acceptedPage 1Page 1clockclosePage 1facebookPage 1Page 1linkedinPage 1Page 1searchsearchtwitterPage 1must-bg

About the museum

The Norwegian Printing Museum’s objective is to preserve and convey the history of the art of printing and the printing industry in a national and international perspective, yet with the main emphasis on Stavanger.

Although the museum is currently closed to the public, it is planning its new building and new exhibitions in collaboration with the Norwegian Canning Museum in Old Stavanger.

The museum’s volunteer association keeps the machines operating in temporary premises. Please contact Venneforeningen to learn more about their activities.

The Norwegian Printing Museum was founded in 1991. In 1993 it welcomed the public to its first exhibitions in an old cannery warehouse in Sandvigå in Stavanger. The building and its neighbourhood were later re-zoned for hotel construction. In 2013 the museum closed and the collection was put in storage, in anticipation of new premises. 

Stavanger’s printing industry grew parallel to its canning industry, and only in Oslo was there ever a larger printing milieu in Norway. The foundation for this robust printing industry was primarily the lithographic production of canning labels and other packaging for canning. But a need also arose for other types of printed matter – for businesses, for new newspapers established in the burgeoning city, and for printers and publishers producing books, calendars and much else besides.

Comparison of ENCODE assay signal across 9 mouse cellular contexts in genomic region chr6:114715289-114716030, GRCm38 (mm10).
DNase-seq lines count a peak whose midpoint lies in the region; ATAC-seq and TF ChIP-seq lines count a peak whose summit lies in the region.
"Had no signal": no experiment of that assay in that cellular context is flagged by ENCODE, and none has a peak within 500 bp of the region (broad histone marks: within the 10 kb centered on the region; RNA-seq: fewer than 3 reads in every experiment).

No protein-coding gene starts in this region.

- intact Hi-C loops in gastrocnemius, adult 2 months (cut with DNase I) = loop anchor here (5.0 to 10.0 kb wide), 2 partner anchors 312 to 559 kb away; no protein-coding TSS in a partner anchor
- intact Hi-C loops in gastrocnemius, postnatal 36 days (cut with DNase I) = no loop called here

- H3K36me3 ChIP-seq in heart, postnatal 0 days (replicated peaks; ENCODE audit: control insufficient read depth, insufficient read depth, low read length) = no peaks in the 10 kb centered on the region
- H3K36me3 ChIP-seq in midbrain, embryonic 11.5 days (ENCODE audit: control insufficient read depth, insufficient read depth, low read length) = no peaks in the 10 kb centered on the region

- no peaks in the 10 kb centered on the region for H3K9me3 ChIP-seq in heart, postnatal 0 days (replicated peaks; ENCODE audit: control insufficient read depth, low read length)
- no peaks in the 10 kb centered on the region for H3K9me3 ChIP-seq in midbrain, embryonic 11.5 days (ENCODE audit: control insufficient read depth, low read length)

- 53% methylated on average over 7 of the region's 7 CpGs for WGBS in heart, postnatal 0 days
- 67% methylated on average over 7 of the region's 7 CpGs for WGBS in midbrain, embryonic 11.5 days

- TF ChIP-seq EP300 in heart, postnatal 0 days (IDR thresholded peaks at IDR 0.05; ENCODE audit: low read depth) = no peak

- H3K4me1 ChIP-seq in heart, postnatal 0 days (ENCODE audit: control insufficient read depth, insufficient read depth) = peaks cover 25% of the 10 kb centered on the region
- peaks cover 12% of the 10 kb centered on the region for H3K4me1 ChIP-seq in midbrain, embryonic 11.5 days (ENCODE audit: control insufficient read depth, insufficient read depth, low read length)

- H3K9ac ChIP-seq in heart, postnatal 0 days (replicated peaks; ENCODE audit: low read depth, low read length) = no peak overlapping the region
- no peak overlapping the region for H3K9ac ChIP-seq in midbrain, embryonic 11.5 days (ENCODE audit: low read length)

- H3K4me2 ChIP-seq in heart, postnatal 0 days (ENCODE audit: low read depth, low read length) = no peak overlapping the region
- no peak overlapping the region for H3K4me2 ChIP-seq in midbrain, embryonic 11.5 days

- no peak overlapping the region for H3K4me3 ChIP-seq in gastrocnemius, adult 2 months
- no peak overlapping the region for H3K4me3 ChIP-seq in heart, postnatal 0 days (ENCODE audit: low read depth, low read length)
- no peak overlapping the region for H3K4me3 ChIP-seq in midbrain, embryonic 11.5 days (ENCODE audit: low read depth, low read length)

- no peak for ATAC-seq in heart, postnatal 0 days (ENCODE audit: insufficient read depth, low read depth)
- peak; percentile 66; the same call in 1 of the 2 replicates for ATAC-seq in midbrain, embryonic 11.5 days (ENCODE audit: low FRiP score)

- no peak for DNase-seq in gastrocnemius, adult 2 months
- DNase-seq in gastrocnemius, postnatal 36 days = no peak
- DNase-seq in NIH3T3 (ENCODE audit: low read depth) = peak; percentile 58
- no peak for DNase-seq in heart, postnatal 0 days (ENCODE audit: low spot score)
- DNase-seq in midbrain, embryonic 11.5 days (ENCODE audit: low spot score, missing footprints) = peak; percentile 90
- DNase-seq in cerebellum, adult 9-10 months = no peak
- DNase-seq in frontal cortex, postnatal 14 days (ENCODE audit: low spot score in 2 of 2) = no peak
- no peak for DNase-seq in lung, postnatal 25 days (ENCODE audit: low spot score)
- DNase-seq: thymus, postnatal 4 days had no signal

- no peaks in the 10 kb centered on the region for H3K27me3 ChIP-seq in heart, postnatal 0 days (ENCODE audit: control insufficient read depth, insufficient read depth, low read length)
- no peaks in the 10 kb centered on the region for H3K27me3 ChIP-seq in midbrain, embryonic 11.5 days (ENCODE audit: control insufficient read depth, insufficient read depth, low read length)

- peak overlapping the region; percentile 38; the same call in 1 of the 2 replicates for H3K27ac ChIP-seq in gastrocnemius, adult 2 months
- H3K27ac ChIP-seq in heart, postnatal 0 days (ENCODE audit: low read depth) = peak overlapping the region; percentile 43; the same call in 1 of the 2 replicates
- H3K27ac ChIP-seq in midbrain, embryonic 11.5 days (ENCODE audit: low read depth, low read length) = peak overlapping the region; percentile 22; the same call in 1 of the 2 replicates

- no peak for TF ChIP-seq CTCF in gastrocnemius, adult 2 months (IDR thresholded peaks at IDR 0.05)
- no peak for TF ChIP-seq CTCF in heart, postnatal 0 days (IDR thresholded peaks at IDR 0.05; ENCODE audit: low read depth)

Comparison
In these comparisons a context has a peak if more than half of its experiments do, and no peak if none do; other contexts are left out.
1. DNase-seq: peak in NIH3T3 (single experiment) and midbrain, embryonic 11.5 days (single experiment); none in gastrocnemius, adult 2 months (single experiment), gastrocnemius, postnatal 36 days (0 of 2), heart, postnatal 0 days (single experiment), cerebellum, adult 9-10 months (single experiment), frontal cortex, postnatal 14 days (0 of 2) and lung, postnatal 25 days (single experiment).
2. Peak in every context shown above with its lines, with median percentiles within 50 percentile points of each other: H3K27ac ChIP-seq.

In 1979, the city’s cultural-heritage manager Einar Hedén took the initiative to preserve the printing facility P. Danielssens Boktrykeriet, located at Høleberggata 11. This was purchased by Stavanger Municipality in 1982. Around the same time, Jens Alfred Jørgensen from the professional printers’ association Stavanger grafiske fagforening became involved in preserving old printing equipment.

The project lay latent for some years, but in 1988, Arts Council Norway (Norsk kulturrådet) made an official recommendation which listed technical and industrial cultural monuments it wanted to preserve. P. Danielsens Boktrykkeri was listed. The museum project received funding from Arts Council Norway and from the national trade organisations, and the museum was formally established on 29 August 1991, with machines and equipment from P. Danielssens Boktrykkeri as the core of its collection.